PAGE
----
His profile says he is notorious for avoiding phone calls and meetings, but Rohan Chakravarty, whose exhibition ‘Wildlife the Toonie Way’ was the 101st show at The Indian Cartoon Gallery in Bangalore last month, comes across as warm and amiable. “I think I relate better to animals than people,” he says. “If animals could publish my cartoons and pay me, I would possibly just skip meeting people altogether!”
With 72 prints marked by vivid reds, indigos and every other colour in the spectrum, Chakravarty used his signature style of caricature to exaggerate the features and anatomy of his feathered and four-legged friends to bring out their character, and “to make you want to know them better”. A quick walkthrough of the gallery, for instance, introduced visitors to birds that are endemic to the Nilgiri Biosphere Reserve, with 28 species that aren’t found anywhere else in the world. The male Sarus crane’s elaborate courtship dance was also on display, as were the yellow-throated sparrow (that changed birdman Salim Ali’s interests from shooting birds to spotting them) and India’s greater and lesser cats, among several other quirky illustrations.
“My favourite bird is the white-collared blackbird,” says Chakravarty, “It sports a handsome white band across its beautiful black body, a yellow bill and a bright, spectacle-like yellow ring around its eye. It reminds me of a well-groomed, suave lawyer off to the court. All it lacks is a briefcase! I think it’s one of the handsomest birds I’ve seen.”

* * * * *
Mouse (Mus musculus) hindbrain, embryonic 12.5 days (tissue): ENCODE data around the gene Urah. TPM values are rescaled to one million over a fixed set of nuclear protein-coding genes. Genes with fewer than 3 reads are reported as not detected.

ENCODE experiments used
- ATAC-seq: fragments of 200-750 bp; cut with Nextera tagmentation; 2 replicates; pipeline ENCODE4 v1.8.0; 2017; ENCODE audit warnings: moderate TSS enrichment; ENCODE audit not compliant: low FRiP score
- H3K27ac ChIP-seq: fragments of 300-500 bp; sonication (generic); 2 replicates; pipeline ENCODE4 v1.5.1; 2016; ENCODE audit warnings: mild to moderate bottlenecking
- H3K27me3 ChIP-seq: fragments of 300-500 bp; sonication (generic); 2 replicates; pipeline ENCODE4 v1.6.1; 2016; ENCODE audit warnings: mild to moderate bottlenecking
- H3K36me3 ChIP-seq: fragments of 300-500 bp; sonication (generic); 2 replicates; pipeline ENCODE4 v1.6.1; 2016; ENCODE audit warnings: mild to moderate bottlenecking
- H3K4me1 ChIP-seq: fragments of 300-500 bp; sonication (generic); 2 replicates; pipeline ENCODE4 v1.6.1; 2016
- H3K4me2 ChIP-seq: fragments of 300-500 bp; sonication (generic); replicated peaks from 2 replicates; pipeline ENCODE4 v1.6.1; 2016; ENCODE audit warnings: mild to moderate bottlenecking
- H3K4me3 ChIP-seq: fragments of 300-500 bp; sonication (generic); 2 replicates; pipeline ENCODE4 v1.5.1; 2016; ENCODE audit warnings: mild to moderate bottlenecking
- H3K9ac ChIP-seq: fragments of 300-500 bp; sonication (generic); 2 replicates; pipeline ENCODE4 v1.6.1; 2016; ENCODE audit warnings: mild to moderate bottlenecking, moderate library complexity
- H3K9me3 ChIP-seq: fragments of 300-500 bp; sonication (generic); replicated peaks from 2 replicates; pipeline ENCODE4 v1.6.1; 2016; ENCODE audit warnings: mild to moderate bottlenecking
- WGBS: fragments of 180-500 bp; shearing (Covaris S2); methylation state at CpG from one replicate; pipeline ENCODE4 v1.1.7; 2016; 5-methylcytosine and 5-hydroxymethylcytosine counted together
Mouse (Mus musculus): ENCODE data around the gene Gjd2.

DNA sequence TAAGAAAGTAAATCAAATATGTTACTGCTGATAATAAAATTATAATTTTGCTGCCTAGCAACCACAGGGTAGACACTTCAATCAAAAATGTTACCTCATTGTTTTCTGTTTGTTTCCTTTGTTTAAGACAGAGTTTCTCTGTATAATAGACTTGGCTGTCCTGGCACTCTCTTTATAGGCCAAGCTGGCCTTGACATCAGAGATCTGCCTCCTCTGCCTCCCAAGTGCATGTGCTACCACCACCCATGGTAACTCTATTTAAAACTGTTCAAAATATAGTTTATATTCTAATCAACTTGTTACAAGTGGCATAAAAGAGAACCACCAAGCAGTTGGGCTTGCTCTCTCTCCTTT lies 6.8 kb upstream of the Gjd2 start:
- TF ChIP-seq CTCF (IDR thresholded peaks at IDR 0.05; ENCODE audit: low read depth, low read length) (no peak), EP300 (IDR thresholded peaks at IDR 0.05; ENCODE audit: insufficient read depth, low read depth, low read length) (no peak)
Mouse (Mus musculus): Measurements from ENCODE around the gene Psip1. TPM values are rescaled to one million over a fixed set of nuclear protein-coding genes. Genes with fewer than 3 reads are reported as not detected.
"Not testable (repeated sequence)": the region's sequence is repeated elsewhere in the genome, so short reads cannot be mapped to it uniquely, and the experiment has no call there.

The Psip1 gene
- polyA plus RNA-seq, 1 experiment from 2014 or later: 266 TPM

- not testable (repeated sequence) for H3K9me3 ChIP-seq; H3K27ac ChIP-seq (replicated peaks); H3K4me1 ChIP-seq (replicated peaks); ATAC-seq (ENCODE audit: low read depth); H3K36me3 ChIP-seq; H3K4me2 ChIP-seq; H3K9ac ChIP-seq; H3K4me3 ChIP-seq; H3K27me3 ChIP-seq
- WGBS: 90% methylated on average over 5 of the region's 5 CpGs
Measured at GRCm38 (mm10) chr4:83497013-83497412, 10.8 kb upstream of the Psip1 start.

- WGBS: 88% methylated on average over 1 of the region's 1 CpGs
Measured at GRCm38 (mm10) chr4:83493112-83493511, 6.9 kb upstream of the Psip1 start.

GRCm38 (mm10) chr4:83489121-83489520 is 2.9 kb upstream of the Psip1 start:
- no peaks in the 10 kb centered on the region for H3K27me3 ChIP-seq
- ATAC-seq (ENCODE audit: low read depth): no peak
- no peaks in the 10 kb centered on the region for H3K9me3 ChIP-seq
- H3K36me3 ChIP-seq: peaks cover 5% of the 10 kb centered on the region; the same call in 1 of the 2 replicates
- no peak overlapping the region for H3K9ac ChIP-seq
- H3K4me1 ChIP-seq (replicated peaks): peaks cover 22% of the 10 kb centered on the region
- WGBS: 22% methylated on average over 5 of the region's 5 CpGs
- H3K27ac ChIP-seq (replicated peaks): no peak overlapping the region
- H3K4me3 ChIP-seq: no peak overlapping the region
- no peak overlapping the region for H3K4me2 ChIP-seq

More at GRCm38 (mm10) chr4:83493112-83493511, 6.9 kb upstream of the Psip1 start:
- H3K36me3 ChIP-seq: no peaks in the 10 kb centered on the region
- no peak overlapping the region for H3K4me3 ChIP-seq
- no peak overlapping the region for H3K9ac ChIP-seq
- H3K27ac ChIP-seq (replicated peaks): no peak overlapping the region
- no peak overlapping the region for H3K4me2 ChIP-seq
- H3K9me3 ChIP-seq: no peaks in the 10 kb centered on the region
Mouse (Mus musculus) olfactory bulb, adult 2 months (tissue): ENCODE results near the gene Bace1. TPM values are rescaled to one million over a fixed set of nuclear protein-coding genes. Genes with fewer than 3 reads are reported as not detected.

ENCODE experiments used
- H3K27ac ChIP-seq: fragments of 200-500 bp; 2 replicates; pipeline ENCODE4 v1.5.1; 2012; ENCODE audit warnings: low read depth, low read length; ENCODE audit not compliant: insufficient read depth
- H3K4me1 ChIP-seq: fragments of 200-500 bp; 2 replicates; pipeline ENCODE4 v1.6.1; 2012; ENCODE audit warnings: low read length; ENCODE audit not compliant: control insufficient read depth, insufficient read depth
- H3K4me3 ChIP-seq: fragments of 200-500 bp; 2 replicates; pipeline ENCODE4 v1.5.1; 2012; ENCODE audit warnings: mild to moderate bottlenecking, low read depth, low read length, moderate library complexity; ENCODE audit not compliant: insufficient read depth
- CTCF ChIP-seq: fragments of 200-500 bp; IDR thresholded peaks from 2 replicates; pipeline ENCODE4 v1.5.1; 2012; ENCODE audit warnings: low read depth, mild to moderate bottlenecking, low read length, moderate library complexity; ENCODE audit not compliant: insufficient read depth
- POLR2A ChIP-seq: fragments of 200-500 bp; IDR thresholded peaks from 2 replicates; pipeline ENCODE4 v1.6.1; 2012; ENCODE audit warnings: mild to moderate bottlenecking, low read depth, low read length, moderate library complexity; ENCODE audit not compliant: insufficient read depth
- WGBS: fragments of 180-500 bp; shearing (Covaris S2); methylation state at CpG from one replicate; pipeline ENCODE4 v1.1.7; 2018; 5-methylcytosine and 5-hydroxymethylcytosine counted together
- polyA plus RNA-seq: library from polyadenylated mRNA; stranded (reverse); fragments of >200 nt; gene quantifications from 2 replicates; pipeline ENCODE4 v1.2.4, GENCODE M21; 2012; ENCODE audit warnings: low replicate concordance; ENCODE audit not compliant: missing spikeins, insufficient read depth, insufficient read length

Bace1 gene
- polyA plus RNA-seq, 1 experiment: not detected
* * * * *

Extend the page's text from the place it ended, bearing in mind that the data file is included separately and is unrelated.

Beyond the anthropomorphism, Chakravarty’s works show his ability to collate humour with the very real man-animal conflicts of today. In fact, over a fourth of the birds and animals depicted in his prints at the exhibition are identified as endangered or vulnerable on the International Union for Conservation of Nature (IUCN) list.
Although ‘Wildlife the Toonie Way’ showcased caricatures alone, Chakravarty is also known for his cartoons, some of which tell complex stories reminiscent of Matthew Inman of The Oatmeal fame. Chakravarty, however, considers Inman more a humour-writer than a cartoonist — a title he’s hesitant to confer easily on anyone. But he does credit Gary Larson, creator of The Far Side comic, and Patrick McDonnell’s Mutts for inspiring his cartoons, and illustrator Brendan Wenzel for his caricatures. Yet, well-known in India’s wildlife fraternity, Chakravarty’s green humour has colour and levity that is all its own.
(For future shows and prints from ‘Wildlife the Toonie Way’, check greenhumour.com)
( Tara Rachel Thomas is a Bangalore-based writer)
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